Updated: Jul 19, 2020
She was tired of it all. Tired of the long hours, the eggshell walks, the black eyes. Tired of pretending, tired of forcing her lips to make a passable smile. There were times when she just cried quietly in the shower, hugging her knees, watching the blood spiral down the drain from her latest fall-down-the-stairs-ran-into-a-door-insert-bullshit-excuse-here.
Her son helped her spirits, though his obsession with the local flock of crows unnerved her, particularly the one he called Samuel, a big ol’ bastard with a crooked beak and an awkward tuft of feathers sticking out from its side like he’d once fought a battle he’d barely won.
“Mama, we need to put out food for Samuel!” He’d protest as she hurried to get herself ready for the diner, pasting on whatever she could to cover up the latest crop of bruises, frantically brushing his hair and getting his bag packed for Mrs. Meyer's house. She’d have to stop everything to gather peanuts, popcorn, or whatever she imagined crows eat, and leave them scattered on the front porch, lest she deal with a tantrum that would last the entire length of Berry Street. Each evening when they returned, the porch would be clear and her son would be satisfied, until the next day.
It was after a particularly bad drunken debacle, where her lip had been split in two, that she slept straight through her alarm clock, barely managing to call off work on time. She was surprised that he hadn’t woke her, and was even more surprised to discover he’d taken their son to Mrs. Meyers’s house on his way to the factory. For the first time in a very long time, she had the house to herself.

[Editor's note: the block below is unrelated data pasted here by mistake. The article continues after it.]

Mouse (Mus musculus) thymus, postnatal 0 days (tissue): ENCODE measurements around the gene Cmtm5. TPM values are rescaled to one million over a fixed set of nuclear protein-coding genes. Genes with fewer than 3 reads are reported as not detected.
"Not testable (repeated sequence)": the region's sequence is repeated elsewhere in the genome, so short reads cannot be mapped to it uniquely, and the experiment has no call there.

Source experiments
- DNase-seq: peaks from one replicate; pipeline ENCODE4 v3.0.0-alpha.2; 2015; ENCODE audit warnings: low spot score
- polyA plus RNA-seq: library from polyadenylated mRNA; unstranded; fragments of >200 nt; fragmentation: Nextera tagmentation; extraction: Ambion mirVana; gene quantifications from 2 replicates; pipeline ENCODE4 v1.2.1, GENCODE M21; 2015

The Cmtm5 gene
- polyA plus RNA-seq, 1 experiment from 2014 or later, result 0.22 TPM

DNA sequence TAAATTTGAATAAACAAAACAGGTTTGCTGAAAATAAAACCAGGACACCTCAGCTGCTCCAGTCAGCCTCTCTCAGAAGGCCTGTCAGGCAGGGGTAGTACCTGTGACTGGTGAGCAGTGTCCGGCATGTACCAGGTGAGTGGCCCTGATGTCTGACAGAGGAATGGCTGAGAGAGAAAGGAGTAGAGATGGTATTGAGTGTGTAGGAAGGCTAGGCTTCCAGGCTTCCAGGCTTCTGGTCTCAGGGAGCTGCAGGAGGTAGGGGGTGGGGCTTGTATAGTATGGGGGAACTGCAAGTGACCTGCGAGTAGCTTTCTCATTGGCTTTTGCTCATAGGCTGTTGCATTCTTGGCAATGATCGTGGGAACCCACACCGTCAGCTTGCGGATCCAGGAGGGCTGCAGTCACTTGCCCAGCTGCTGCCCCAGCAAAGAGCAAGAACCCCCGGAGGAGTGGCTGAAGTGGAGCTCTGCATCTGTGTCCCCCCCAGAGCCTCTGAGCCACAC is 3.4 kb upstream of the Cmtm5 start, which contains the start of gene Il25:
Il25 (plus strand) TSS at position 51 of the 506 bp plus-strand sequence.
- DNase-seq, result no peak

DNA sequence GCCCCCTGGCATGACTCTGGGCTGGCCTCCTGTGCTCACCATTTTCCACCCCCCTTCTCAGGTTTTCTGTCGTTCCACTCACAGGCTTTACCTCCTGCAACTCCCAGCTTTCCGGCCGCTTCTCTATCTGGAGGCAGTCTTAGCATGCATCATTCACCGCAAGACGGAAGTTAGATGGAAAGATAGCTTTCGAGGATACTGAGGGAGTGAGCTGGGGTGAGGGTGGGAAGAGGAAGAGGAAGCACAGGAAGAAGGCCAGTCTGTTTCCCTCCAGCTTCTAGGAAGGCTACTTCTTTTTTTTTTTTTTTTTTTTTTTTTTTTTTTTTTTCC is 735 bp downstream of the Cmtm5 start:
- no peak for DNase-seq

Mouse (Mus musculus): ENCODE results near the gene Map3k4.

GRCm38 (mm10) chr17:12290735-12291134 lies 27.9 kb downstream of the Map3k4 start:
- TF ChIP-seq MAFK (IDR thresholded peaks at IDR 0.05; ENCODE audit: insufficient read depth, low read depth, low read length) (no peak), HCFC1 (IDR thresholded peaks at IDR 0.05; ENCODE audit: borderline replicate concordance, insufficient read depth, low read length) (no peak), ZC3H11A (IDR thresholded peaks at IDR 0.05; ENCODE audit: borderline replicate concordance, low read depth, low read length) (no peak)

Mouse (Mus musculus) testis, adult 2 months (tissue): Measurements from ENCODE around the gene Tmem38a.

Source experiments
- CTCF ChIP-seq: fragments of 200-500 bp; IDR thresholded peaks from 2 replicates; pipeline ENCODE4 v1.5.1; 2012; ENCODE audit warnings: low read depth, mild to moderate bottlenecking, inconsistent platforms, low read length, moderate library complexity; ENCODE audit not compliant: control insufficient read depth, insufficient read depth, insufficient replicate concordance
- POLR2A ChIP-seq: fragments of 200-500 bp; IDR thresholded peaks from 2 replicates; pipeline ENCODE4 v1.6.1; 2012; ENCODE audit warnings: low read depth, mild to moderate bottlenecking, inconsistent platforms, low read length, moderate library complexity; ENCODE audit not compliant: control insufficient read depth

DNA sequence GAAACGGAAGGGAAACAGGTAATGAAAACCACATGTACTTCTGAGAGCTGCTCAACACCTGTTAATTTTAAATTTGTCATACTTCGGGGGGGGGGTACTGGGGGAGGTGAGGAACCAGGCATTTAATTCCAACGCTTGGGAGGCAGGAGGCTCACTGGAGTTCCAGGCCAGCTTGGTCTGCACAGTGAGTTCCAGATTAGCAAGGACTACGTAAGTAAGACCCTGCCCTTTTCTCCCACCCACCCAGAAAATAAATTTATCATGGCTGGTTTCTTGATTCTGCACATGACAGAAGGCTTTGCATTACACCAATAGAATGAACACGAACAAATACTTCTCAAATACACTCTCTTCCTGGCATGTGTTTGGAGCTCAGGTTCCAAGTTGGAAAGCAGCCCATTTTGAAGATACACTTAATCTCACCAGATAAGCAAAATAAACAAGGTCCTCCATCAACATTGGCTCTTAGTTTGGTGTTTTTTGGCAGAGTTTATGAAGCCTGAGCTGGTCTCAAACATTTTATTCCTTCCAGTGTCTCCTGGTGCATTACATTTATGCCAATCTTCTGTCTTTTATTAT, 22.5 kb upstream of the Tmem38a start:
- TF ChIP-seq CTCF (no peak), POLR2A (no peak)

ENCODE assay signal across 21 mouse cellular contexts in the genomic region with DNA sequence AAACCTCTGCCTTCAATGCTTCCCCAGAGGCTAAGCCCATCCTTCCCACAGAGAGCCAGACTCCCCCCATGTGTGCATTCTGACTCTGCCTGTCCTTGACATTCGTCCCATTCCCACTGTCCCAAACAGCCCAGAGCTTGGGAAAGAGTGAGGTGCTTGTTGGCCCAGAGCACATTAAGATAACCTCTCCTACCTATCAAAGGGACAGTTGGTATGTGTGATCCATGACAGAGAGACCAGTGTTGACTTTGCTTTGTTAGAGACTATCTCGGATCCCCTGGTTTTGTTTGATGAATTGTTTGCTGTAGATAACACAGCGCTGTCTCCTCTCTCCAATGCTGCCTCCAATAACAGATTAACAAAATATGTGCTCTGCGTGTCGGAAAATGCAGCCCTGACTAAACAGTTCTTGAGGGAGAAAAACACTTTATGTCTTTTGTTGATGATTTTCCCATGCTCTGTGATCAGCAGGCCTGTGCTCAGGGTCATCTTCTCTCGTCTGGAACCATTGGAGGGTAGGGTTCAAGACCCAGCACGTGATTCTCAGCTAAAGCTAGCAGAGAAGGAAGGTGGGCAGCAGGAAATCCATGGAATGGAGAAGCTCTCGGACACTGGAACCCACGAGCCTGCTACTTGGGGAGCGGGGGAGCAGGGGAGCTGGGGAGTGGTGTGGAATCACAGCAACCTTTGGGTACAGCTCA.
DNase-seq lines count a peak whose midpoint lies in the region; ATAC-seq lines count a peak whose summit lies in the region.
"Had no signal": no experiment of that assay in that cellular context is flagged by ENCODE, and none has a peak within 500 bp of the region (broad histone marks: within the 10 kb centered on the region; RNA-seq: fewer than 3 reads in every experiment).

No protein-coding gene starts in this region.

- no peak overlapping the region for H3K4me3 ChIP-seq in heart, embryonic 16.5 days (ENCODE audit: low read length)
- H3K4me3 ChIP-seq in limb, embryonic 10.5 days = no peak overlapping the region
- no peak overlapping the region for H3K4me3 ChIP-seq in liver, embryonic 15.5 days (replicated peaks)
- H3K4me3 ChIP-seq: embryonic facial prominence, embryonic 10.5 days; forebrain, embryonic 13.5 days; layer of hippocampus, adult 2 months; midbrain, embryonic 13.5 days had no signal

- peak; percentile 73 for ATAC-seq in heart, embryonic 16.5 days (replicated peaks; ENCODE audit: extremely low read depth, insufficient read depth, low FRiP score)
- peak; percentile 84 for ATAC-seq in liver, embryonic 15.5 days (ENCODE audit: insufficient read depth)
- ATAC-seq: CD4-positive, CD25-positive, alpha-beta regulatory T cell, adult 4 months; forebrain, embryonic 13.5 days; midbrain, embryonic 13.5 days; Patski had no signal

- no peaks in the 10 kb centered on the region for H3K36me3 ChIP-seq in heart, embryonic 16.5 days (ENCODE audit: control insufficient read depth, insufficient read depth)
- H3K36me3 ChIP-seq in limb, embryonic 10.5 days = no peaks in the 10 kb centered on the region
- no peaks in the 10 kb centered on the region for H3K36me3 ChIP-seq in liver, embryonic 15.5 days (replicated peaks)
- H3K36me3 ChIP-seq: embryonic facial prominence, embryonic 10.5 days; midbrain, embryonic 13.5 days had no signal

She pulled her ratty bathrobe around her waist, shuffling towards the coffee pot, her head throbbing. She sighed, wondering how she was going to explain missing work to him when he got home. God, maybe today should be the day to leave him, she thought miserably, as she downed an aspirin and winced as the acidic coffee chaser bit the cut on her lip.
Suddenly a loud caw made her jump, the grotesquely large Samuel filling the window as he swooped onto the porch. She blinked, thoroughly confused. Had her son actually managed to convince her husband to feed the crows before they left the house? The morning was becoming stranger and stranger. She set down her cup of coffee, determined to see for herself.
It sounded like a full chorus of birds had joined him, squawking and fluttering as she searched around for her slippers. She put them on and headed out the front, letting the screen door clang shut behind her.
She nearly slipped on the slick porch, but caught herself just in time.
No one really prepares you for shock, but she had seen it in the movies and was certain she felt it now. For her hair did not stand on end, nor did she scream, nor did she faint like she’d seen others do. Instead, she looked calmly at her son, standing amidst the crows, laughing and dancing like little boys often do, as they happily devoured their latest meal.
She didn’t even shiver when she saw Samuel perched on her husband’s mutilated face, his broken body splayed out on the front step. She didn’t even flinch as he pulled an eyeball from its socket, slurping it down and giving her a loud, satisfied squawk.
Her son noticed her staring and stopped spinning. “Don’t worry, Mama,” he called to her with a smile and a wave. “I already fed Samuel.”